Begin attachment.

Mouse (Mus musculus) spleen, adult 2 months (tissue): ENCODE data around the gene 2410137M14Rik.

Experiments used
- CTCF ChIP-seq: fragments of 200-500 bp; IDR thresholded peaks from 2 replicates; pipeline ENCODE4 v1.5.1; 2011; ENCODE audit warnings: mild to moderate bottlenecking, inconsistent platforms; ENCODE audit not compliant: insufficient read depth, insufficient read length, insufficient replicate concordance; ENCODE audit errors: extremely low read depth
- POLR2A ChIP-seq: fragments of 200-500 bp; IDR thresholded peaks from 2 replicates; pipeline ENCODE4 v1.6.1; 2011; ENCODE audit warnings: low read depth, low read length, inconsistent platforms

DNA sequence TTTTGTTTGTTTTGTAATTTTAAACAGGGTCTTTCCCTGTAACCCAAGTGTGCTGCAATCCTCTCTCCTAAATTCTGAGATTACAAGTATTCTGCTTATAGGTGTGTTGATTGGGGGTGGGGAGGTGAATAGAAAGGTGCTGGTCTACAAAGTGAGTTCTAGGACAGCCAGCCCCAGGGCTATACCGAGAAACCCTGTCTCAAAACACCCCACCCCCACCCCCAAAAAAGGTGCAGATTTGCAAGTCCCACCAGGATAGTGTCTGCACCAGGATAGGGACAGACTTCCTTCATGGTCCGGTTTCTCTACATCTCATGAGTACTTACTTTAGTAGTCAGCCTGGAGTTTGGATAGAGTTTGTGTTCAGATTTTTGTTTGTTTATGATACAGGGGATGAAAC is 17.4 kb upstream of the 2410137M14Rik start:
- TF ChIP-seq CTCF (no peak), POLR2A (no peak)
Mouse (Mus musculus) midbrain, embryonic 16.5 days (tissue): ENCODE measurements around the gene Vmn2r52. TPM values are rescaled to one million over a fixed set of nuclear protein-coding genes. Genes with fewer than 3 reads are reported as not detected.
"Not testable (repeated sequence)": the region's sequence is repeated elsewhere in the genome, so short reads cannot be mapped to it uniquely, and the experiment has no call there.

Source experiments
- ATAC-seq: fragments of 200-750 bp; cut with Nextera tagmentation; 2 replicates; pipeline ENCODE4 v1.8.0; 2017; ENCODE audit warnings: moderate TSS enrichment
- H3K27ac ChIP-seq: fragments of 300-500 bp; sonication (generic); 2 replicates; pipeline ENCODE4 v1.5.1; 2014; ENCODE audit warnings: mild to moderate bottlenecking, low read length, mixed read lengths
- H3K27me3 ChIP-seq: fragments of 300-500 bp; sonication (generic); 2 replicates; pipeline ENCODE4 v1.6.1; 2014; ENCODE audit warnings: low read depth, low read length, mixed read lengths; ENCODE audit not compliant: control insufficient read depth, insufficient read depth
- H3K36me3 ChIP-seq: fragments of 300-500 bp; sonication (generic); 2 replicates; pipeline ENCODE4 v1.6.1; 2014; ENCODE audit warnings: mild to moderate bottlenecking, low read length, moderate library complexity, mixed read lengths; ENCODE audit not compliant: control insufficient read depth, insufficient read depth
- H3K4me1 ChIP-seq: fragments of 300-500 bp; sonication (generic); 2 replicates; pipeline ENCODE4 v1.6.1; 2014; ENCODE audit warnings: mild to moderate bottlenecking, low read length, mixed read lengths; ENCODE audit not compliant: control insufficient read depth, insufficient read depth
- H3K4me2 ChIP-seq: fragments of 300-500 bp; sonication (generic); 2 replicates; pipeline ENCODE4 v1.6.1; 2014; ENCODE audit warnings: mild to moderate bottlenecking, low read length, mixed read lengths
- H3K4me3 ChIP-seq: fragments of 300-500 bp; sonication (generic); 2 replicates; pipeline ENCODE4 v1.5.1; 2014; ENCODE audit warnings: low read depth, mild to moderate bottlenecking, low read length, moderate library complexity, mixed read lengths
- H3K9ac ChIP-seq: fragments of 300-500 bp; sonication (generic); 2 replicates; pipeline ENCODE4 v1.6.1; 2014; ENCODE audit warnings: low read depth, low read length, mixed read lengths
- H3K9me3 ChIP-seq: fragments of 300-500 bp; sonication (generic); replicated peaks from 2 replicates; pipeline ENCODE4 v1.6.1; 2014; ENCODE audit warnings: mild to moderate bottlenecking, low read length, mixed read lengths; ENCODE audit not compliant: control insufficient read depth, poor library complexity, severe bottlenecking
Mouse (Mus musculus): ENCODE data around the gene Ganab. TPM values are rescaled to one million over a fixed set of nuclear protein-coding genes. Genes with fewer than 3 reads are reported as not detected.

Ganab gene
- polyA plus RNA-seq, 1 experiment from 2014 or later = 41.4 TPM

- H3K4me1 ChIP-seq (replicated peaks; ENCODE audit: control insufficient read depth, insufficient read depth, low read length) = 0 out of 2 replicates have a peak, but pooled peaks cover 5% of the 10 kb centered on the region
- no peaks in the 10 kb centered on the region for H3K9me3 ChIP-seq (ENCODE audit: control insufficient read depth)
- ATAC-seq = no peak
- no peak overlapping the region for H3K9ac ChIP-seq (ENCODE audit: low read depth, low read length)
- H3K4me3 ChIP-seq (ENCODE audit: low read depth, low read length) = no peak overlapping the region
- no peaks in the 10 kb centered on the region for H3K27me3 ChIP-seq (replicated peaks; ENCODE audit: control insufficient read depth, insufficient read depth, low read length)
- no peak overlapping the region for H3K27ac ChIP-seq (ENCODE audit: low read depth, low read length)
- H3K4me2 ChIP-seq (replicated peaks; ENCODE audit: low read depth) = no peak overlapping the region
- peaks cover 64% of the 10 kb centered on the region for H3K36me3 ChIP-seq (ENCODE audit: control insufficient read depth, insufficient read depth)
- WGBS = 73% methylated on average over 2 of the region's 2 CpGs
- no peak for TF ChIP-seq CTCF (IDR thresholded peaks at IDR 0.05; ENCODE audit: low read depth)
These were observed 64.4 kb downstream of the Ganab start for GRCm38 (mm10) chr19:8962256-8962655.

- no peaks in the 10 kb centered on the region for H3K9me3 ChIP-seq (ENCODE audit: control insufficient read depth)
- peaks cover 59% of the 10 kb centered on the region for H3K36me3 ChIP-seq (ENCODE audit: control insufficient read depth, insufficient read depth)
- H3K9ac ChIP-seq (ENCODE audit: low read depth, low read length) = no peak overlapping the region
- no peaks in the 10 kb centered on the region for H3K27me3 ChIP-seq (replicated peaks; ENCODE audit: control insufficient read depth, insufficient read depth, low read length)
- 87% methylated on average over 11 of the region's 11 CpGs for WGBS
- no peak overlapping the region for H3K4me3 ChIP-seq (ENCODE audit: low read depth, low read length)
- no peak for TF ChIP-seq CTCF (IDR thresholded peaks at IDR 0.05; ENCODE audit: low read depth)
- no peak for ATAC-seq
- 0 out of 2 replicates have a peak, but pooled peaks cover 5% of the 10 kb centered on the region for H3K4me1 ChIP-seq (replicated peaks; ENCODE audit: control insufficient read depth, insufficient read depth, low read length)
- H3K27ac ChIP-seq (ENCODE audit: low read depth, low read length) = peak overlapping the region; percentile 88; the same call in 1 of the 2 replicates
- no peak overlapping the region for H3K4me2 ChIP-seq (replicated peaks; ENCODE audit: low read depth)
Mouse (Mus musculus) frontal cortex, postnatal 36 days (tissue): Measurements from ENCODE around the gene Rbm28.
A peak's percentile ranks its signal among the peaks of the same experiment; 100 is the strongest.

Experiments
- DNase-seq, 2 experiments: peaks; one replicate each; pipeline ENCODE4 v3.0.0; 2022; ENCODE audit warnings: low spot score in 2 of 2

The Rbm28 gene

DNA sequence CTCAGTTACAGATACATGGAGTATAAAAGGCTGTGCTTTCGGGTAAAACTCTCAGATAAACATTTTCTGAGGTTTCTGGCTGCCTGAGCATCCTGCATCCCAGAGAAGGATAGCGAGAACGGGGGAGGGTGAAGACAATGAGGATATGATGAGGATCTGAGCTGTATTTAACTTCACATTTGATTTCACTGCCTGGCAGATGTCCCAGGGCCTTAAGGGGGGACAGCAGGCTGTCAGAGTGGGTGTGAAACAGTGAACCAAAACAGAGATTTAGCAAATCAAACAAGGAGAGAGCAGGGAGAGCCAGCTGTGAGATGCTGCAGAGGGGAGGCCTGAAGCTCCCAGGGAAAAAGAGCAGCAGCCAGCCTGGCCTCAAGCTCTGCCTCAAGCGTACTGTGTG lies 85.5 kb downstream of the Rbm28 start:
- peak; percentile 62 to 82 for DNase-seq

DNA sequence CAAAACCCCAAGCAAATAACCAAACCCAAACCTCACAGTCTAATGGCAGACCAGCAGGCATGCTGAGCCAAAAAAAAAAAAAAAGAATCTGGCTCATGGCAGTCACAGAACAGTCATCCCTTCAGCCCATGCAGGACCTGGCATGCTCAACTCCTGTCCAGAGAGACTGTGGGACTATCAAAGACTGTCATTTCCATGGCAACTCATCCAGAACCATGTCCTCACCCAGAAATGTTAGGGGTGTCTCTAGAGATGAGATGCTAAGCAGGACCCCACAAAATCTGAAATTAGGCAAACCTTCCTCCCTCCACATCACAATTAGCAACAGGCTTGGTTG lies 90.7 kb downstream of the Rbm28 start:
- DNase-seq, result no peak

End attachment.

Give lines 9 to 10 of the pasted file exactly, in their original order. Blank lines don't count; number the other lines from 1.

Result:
Source experiments
- ATAC-seq: fragments of 200-750 bp; cut with Nextera tagmentation; 2 replicates; pipeline ENCODE4 v1.8.0; 2017; ENCODE audit warnings: moderate TSS enrichment